Margot Smith has been dancing vintage swing dances since 2008 and is the current director of Kingston’s vintage swing dance studio, Margot Smith Dance. In class she emphasizes inclusion, respect, and fun. She challenges dancers to develop their dance skill sets and to explore their individual dance personality. Margot strives to empower dancers to reach their dance goals, whatever they may be, and to have the confidence to take on these challenges.
Vintage swing dancing isn’t everyone’s thing, but we want to offer a place for you to explore these styles of dance comfortably where you can invite friends to challenge themselves and learn something new.
If vintage swing dancing is your thing and you dream it, triple step when you walk, and have more vintage clothes than modern, we also want to ensure you have ample opportunities to enjoy your passion within a supportive community. We strive to achieve this through quality learning environments, exposure to diverse dance repertoires, and by encouraging dancers to help form the types of dance experiences they seek.
Private lessons are available on Sunday afternoons by request.
- Lessons are for 1-4 people. Larger groups can be accommodated on request
- Held at Dance Xtreme Studio, 17538 Highway 2, Quinte West, Ontario.
- Private lesson fee is $60/hour. Cash only.
Six-week Charleston program starts on Sunday, January 7, 2024 in Kingston, Ontario!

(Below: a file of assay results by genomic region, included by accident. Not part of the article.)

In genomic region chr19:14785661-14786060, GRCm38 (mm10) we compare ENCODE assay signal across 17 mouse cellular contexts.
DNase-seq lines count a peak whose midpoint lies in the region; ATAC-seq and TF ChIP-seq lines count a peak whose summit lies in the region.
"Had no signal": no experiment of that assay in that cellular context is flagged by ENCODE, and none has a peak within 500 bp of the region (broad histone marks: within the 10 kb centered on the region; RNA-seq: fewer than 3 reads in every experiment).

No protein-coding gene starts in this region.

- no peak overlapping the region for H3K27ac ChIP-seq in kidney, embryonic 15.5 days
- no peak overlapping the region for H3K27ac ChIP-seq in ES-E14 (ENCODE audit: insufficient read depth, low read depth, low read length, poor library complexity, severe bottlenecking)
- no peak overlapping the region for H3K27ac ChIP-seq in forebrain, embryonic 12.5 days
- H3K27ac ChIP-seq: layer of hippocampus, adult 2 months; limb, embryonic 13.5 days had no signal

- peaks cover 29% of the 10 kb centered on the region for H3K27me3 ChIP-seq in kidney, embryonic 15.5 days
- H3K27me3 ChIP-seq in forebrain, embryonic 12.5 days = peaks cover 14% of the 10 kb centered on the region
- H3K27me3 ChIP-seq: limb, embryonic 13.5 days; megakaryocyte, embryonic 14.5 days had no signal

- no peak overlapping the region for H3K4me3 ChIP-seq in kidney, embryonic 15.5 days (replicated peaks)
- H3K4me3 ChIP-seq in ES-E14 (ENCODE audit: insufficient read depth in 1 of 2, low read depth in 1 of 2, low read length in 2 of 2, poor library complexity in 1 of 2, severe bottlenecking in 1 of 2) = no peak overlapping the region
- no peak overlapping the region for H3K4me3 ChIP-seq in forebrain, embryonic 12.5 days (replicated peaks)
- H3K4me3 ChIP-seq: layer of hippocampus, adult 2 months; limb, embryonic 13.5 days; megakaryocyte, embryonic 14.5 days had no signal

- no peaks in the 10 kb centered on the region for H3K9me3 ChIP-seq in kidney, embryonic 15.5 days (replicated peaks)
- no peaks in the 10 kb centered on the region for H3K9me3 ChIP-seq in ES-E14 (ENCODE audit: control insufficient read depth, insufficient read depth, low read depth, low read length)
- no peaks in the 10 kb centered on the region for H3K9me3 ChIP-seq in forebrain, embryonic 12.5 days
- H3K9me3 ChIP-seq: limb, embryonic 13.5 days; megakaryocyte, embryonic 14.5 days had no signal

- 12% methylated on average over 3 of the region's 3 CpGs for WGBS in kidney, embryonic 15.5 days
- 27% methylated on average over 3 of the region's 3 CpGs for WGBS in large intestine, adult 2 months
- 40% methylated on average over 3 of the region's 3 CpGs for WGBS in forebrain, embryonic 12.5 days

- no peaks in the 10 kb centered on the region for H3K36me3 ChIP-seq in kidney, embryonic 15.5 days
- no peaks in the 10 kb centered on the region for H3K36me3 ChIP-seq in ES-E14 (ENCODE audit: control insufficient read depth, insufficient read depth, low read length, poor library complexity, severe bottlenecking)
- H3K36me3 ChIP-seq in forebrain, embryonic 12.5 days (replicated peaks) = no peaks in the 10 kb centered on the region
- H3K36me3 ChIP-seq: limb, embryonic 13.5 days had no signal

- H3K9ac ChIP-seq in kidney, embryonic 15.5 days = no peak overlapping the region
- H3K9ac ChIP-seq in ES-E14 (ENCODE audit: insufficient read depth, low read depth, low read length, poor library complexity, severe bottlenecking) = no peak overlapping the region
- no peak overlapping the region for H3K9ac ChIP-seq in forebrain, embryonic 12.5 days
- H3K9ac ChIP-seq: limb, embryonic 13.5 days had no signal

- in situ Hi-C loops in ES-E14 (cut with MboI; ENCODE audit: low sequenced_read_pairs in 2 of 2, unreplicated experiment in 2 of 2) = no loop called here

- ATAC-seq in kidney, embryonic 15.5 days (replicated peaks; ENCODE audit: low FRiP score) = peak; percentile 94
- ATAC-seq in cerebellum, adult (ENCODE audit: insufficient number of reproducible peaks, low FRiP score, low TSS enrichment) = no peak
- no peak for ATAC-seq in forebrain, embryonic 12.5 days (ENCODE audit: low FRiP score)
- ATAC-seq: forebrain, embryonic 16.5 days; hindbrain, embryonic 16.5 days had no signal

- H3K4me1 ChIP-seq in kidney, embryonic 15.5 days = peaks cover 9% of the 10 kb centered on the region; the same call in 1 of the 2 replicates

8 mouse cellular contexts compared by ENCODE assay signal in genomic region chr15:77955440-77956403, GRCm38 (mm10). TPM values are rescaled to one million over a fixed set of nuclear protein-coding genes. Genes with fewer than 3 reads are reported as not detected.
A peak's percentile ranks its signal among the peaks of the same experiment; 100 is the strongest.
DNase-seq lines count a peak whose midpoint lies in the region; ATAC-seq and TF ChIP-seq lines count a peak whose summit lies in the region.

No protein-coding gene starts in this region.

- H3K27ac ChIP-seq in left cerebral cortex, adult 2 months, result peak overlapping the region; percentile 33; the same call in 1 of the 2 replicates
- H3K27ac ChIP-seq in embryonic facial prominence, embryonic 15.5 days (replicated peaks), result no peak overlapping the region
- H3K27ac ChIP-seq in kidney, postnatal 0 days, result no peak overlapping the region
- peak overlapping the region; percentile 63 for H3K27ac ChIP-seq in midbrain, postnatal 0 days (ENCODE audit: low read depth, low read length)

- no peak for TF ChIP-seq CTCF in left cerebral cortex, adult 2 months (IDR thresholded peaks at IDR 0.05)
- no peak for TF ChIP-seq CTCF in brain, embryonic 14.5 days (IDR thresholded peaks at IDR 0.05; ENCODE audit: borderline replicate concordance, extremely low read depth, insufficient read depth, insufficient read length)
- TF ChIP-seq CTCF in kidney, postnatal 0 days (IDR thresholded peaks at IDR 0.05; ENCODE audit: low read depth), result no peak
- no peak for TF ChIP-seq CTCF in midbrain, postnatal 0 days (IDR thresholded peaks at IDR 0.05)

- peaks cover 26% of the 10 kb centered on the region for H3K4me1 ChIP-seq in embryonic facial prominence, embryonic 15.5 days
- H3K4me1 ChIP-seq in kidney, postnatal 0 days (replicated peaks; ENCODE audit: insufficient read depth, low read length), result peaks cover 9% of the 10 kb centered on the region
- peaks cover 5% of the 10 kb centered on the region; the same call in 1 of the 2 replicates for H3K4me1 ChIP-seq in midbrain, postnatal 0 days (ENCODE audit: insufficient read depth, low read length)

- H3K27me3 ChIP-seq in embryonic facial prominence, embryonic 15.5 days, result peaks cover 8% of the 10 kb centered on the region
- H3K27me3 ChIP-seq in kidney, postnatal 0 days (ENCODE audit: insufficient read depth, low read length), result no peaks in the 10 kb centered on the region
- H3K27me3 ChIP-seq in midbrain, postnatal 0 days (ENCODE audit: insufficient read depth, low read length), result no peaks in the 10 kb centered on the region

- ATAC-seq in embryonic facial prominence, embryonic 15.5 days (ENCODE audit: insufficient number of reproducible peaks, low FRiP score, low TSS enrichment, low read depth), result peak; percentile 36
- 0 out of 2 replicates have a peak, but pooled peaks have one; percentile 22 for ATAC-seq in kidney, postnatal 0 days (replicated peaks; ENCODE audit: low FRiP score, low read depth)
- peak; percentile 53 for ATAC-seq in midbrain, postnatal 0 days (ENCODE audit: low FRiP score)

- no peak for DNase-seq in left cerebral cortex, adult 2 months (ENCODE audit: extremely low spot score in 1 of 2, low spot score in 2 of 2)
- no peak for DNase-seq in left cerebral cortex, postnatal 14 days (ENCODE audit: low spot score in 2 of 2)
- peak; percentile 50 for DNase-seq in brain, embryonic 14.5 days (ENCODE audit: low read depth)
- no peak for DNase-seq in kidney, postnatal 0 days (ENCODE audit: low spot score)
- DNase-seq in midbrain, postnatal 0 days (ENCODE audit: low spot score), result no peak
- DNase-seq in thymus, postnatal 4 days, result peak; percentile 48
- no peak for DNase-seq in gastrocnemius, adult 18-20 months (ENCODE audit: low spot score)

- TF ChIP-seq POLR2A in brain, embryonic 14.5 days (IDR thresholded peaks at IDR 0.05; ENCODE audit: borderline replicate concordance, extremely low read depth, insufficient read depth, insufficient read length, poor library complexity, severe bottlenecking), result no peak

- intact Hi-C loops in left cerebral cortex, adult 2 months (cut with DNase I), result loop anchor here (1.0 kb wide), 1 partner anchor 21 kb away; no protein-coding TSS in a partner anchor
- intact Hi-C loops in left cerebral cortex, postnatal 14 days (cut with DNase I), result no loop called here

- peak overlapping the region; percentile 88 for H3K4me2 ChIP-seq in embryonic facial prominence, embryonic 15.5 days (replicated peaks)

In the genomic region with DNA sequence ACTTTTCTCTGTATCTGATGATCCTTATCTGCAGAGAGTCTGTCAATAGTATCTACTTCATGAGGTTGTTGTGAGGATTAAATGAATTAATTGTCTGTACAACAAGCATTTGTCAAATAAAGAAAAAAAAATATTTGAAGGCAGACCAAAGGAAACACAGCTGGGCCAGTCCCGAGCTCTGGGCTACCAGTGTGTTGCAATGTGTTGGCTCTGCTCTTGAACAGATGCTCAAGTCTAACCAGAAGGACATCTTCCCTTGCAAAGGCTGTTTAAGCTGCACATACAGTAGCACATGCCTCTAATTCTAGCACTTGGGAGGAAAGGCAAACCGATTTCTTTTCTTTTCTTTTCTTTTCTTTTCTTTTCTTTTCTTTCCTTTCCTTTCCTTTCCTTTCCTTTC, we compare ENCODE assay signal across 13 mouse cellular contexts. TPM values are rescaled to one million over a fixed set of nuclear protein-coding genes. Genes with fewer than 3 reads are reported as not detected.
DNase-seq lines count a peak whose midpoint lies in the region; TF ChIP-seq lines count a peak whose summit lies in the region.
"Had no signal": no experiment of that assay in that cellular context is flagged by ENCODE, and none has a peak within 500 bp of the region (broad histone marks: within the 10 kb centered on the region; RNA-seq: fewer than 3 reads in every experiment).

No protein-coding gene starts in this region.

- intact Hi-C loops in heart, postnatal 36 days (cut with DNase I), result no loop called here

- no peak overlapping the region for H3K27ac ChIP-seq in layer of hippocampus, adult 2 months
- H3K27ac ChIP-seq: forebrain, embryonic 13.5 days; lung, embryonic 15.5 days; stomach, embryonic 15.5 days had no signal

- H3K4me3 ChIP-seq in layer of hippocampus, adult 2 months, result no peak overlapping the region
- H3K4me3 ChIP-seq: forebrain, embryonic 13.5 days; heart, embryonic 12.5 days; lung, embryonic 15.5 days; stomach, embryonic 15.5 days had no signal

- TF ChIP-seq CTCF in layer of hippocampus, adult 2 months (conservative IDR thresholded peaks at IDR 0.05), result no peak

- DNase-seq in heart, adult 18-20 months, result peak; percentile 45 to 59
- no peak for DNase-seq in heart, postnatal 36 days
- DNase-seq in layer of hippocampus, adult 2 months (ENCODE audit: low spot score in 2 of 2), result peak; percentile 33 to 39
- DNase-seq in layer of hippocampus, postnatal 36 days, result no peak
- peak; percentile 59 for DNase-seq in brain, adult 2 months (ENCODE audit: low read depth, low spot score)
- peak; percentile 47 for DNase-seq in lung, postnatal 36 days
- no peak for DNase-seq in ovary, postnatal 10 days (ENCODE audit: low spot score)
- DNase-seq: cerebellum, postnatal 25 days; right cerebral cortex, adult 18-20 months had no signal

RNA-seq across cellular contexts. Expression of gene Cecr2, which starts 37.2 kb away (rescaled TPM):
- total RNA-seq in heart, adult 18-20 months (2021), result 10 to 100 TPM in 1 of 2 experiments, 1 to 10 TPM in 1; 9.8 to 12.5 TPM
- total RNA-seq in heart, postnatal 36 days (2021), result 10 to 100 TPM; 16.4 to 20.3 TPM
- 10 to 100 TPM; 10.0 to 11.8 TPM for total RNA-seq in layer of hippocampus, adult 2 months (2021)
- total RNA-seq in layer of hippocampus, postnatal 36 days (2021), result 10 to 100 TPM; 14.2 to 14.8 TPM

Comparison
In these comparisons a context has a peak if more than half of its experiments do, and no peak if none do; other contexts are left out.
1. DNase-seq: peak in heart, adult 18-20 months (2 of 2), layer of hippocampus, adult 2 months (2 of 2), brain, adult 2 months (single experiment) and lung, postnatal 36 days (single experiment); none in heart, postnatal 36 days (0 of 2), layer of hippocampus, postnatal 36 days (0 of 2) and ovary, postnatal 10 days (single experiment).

- Classes run six consecutive Sundays from 12:30 p.m. to 1:30 p.m., with the first class on January 7, 2024.
- Tuition is $87 for the six weekly lessons.
- No experience or partner is necessary.
- Classes held at the Kingston School of Dance, 370 King St. W. #303, Kingston, ON K7L 2X4
- Sign up today at kingstonschoolofdance.ca
This is where we get started. No experience required. These are lessons where we introduce the fundamentals of rhythm, connection, movement, musicality, and patterns. We strive to give you the confidence and knowledge to tackle the social dance floor and a strong foundation of fundamentals to build your dance mansion on. Join this level any time to get started.
In this level we start to turn the heat up and explore more challenging concepts and sequences. To achieve the greatest success at this level it is important that you have a strong foundation of the fundamentals and are comfortable with basic 6-count lindy hop, 8-count lindy hop, and charleston patterns at medium tempos. Transitioning between these basics may still cause some hiccups but that is where we come in. At this stage, you will be out social dancing at least a few times a month to rock your skills on the dance floor.
Dancers at this level will have been dancing for more than two years, have strong lead/follow skills, social dance regularly, and are looking to continue developing the quality of their movement, rhythm, and connection through more challenging patterns and concepts. Here we will incorporate more nuanced ways of self expression and musicality that complement the partnership while social dancing.
Vintage swing dance events are coming soon.
Saturday Night Social
We host a DJ’d social dance at Trenton Town Hall – 1861 on one Saturday each month. No partner needed, no experience required! This is a great opportunity to try vintage swing dances and see what it is about or bring a friend and show them what you boogey down to. See you there!